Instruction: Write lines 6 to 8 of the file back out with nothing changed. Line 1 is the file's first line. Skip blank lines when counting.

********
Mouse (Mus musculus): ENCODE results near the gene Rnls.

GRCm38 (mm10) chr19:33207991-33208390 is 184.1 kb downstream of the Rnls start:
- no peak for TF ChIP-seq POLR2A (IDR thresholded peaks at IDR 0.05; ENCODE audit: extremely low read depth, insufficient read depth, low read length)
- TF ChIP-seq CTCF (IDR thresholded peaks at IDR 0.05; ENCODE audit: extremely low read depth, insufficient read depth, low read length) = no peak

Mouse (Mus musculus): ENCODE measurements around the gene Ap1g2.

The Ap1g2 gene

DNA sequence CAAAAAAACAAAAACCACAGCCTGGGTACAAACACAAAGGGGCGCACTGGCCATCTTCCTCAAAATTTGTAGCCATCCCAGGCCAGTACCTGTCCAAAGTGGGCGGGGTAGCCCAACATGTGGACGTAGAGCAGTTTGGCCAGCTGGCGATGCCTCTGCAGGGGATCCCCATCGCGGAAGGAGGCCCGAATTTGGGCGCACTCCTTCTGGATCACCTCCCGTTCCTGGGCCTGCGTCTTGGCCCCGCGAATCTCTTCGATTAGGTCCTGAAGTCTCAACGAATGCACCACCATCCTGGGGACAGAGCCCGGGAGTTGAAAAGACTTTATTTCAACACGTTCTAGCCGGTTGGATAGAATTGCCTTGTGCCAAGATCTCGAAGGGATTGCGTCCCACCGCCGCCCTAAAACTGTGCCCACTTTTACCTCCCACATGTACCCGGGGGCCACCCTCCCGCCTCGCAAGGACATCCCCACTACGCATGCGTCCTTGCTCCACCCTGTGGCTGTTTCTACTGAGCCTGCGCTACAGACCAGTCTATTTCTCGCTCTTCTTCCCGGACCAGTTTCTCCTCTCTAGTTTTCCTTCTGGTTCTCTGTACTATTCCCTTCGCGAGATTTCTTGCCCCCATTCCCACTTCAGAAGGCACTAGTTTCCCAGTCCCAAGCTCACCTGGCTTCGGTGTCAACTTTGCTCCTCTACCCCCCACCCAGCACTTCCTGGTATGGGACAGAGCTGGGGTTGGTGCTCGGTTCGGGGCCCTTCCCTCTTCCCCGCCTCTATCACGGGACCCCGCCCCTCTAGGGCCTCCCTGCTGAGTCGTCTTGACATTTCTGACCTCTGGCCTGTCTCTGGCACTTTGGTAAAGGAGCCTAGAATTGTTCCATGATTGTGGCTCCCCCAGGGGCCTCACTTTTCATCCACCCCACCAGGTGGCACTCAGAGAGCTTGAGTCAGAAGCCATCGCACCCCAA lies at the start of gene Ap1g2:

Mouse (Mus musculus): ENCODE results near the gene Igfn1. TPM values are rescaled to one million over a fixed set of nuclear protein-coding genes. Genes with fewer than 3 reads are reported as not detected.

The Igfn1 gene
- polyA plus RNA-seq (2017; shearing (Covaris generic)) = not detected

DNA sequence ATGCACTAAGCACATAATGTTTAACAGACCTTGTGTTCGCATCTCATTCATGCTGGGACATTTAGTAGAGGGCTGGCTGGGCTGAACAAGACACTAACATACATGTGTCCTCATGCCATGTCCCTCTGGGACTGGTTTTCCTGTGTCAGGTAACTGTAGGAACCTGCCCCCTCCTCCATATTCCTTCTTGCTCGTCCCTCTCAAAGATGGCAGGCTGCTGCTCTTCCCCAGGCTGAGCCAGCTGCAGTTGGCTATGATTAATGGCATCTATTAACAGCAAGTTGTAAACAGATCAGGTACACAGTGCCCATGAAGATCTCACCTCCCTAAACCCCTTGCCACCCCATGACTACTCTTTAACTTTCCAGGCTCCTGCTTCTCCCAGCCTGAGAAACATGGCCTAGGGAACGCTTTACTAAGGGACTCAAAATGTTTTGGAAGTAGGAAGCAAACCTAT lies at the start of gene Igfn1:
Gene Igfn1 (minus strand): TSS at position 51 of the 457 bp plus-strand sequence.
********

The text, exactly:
The Ap1g2 gene

DNA sequence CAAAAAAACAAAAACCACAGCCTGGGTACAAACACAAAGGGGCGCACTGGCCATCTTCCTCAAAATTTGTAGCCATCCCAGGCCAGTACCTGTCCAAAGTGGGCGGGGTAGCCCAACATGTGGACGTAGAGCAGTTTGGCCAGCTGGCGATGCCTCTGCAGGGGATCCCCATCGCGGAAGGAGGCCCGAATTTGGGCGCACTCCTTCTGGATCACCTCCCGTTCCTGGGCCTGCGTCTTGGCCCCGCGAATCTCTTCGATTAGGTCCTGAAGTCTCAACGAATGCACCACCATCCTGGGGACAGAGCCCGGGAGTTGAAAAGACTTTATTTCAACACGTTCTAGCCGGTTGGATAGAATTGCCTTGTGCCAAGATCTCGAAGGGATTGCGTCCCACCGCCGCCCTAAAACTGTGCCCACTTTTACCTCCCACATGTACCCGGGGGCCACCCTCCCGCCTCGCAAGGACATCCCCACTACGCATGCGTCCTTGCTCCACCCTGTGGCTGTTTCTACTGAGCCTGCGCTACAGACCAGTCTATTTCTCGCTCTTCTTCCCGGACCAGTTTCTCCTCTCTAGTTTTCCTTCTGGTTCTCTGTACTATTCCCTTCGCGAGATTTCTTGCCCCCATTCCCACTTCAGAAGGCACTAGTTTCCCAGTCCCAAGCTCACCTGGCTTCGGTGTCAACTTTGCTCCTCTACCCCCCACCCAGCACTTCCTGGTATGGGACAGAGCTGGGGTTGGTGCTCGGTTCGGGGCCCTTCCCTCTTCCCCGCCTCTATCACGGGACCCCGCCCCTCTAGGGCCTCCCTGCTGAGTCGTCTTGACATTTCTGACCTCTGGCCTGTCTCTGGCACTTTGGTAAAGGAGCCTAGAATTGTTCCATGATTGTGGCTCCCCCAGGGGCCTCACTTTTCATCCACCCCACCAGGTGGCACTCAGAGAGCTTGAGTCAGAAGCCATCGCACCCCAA lies at the start of gene Ap1g2:

Mouse (Mus musculus): ENCODE results near the gene Igfn1. TPM values are rescaled to one million over a fixed set of nuclear protein-coding genes. Genes with fewer than 3 reads are reported as not detected.